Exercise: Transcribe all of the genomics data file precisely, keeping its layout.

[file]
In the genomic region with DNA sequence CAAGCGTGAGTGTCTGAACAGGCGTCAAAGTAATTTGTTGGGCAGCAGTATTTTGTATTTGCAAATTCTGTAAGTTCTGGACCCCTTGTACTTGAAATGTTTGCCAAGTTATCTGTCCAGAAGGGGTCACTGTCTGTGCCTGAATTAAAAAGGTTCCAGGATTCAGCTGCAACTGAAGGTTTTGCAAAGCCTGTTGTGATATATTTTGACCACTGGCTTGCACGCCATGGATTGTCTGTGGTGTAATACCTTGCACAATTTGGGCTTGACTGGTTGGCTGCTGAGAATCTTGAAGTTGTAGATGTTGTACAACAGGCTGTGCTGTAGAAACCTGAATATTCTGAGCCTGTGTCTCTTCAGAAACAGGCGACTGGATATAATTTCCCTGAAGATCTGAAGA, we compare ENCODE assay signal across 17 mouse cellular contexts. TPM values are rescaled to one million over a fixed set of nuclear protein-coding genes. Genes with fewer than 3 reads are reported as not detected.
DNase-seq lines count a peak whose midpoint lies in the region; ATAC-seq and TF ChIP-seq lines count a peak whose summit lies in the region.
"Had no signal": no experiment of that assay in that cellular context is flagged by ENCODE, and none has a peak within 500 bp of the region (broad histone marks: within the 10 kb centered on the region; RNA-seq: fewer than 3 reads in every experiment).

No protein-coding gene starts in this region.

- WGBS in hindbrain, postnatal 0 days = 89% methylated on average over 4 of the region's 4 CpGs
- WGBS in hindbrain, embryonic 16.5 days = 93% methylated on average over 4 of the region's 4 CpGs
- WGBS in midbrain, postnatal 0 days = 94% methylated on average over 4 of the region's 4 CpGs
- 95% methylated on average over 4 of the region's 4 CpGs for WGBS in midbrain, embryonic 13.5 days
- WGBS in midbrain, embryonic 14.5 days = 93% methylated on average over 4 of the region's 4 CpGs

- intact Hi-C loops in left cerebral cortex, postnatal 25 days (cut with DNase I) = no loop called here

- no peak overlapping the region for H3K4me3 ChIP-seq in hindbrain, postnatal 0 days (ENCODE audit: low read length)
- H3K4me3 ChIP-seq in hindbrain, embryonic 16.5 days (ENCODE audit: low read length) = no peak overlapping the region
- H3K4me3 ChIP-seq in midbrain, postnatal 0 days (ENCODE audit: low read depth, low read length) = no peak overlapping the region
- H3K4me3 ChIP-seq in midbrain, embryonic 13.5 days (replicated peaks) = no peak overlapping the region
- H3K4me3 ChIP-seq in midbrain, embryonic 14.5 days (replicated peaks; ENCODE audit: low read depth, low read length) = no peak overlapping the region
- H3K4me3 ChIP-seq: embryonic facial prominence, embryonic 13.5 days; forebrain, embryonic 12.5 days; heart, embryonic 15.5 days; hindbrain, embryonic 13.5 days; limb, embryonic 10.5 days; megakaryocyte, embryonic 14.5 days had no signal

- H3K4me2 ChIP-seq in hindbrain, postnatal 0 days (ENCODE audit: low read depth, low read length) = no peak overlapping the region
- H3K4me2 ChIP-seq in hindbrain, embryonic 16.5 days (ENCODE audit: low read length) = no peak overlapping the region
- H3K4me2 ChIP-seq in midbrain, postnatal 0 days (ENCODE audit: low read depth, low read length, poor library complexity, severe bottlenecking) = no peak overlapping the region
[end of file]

In the genomic region with DNA sequence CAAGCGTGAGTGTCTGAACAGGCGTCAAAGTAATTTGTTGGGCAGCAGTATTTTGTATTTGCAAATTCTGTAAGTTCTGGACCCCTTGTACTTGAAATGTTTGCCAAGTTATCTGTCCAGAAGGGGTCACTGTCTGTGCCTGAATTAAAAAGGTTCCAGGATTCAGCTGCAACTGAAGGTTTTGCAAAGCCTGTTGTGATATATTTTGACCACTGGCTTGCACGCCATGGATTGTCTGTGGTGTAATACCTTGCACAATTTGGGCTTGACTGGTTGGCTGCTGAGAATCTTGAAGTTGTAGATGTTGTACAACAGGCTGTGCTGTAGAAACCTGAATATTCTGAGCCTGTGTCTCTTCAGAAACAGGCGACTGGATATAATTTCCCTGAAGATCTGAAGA, we compare ENCODE assay signal across 17 mouse cellular contexts. TPM values are rescaled to one million over a fixed set of nuclear protein-coding genes. Genes with fewer than 3 reads are reported as not detected.
DNase-seq lines count a peak whose midpoint lies in the region; ATAC-seq and TF ChIP-seq lines count a peak whose summit lies in the region.
"Had no signal": no experiment of that assay in that cellular context is flagged by ENCODE, and none has a peak within 500 bp of the region (broad histone marks: within the 10 kb centered on the region; RNA-seq: fewer than 3 reads in every experiment).

No protein-coding gene starts in this region.

- WGBS in hindbrain, postnatal 0 days = 89% methylated on average over 4 of the region's 4 CpGs
- WGBS in hindbrain, embryonic 16.5 days = 93% methylated on average over 4 of the region's 4 CpGs
- WGBS in midbrain, postnatal 0 days = 94% methylated on average over 4 of the region's 4 CpGs
- 95% methylated on average over 4 of the region's 4 CpGs for WGBS in midbrain, embryonic 13.5 days
- WGBS in midbrain, embryonic 14.5 days = 93% methylated on average over 4 of the region's 4 CpGs

- intact Hi-C loops in left cerebral cortex, postnatal 25 days (cut with DNase I) = no loop called here

- no peak overlapping the region for H3K4me3 ChIP-seq in hindbrain, postnatal 0 days (ENCODE audit: low read length)
- H3K4me3 ChIP-seq in hindbrain, embryonic 16.5 days (ENCODE audit: low read length) = no peak overlapping the region
- H3K4me3 ChIP-seq in midbrain, postnatal 0 days (ENCODE audit: low read depth, low read length) = no peak overlapping the region
- H3K4me3 ChIP-seq in midbrain, embryonic 13.5 days (replicated peaks) = no peak overlapping the region
- H3K4me3 ChIP-seq in midbrain, embryonic 14.5 days (replicated peaks; ENCODE audit: low read depth, low read length) = no peak overlapping the region
- H3K4me3 ChIP-seq: embryonic facial prominence, embryonic 13.5 days; forebrain, embryonic 12.5 days; heart, embryonic 15.5 days; hindbrain, embryonic 13.5 days; limb, embryonic 10.5 days; megakaryocyte, embryonic 14.5 days had no signal

- H3K4me2 ChIP-seq in hindbrain, postnatal 0 days (ENCODE audit: low read depth, low read length) = no peak overlapping the region
- H3K4me2 ChIP-seq in hindbrain, embryonic 16.5 days (ENCODE audit: low read length) = no peak overlapping the region
- H3K4me2 ChIP-seq in midbrain, postnatal 0 days (ENCODE audit: low read depth, low read length, poor library complexity, severe bottlenecking) = no peak overlapping the region